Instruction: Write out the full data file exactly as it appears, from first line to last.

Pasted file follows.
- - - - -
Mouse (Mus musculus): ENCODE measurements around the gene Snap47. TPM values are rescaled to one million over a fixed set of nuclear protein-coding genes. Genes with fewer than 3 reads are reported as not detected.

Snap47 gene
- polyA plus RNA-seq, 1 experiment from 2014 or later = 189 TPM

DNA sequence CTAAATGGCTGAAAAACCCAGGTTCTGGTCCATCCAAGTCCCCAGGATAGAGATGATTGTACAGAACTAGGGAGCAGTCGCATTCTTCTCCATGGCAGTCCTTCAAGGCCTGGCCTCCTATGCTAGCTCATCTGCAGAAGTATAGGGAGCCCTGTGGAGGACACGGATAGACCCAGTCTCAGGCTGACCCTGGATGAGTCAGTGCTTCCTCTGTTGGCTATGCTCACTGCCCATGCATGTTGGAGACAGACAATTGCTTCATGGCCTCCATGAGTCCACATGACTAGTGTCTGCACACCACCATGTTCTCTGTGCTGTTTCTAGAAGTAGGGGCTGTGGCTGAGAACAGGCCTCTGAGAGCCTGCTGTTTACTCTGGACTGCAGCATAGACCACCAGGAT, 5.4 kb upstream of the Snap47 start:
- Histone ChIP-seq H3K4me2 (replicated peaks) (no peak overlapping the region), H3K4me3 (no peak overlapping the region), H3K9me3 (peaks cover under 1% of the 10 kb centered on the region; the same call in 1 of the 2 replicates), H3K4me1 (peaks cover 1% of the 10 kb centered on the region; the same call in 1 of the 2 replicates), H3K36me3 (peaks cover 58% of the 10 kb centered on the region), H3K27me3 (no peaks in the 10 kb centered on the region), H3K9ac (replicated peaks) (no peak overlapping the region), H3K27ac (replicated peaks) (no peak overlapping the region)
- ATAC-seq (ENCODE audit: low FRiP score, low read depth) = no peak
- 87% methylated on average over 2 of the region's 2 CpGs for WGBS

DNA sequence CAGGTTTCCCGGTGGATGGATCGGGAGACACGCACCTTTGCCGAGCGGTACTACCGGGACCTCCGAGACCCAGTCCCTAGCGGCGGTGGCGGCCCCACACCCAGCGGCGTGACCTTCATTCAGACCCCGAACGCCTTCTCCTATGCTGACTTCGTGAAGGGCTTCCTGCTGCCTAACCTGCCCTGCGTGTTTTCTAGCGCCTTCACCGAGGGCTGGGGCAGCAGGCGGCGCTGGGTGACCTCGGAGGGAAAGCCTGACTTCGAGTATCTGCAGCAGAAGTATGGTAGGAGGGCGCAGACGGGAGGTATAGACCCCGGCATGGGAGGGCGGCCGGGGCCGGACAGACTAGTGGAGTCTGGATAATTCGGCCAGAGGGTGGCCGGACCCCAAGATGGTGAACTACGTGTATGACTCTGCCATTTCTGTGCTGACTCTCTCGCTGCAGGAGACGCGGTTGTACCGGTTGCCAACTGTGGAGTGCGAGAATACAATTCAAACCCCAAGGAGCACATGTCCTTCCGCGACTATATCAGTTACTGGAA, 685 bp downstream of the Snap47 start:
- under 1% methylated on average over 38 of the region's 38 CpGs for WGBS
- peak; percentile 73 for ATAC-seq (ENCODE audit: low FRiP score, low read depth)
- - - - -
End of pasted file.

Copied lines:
Mouse (Mus musculus): ENCODE measurements around the gene Snap47. TPM values are rescaled to one million over a fixed set of nuclear protein-coding genes. Genes with fewer than 3 reads are reported as not detected.

Snap47 gene
- polyA plus RNA-seq, 1 experiment from 2014 or later = 189 TPM

DNA sequence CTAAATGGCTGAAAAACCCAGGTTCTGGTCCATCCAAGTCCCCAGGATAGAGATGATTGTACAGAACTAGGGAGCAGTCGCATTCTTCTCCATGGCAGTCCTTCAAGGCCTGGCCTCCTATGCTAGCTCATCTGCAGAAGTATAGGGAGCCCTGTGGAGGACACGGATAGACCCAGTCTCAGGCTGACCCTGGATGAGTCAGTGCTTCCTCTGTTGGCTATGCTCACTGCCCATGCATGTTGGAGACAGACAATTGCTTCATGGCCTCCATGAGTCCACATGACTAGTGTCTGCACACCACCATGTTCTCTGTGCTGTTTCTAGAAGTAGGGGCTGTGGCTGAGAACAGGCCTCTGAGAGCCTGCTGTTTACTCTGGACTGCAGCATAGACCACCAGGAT, 5.4 kb upstream of the Snap47 start:
- Histone ChIP-seq H3K4me2 (replicated peaks) (no peak overlapping the region), H3K4me3 (no peak overlapping the region), H3K9me3 (peaks cover under 1% of the 10 kb centered on the region; the same call in 1 of the 2 replicates), H3K4me1 (peaks cover 1% of the 10 kb centered on the region; the same call in 1 of the 2 replicates), H3K36me3 (peaks cover 58% of the 10 kb centered on the region), H3K27me3 (no peaks in the 10 kb centered on the region), H3K9ac (replicated peaks) (no peak overlapping the region), H3K27ac (replicated peaks) (no peak overlapping the region)
- ATAC-seq (ENCODE audit: low FRiP score, low read depth) = no peak
- 87% methylated on average over 2 of the region's 2 CpGs for WGBS

DNA sequence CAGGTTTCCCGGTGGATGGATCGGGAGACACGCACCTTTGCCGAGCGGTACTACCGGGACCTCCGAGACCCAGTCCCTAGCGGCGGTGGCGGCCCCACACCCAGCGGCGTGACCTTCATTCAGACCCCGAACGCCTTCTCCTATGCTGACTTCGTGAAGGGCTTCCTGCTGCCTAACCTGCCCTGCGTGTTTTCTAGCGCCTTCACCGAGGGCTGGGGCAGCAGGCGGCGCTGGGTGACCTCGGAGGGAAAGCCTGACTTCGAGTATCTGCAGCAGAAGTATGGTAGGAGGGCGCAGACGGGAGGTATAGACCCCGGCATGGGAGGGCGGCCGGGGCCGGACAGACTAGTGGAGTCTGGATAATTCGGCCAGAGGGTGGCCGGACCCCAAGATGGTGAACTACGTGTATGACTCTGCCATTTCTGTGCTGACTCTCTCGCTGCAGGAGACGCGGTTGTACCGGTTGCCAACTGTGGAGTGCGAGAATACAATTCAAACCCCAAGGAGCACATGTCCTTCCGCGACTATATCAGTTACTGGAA, 685 bp downstream of the Snap47 start:
- under 1% methylated on average over 38 of the region's 38 CpGs for WGBS
- peak; percentile 73 for ATAC-seq (ENCODE audit: low FRiP score, low read depth)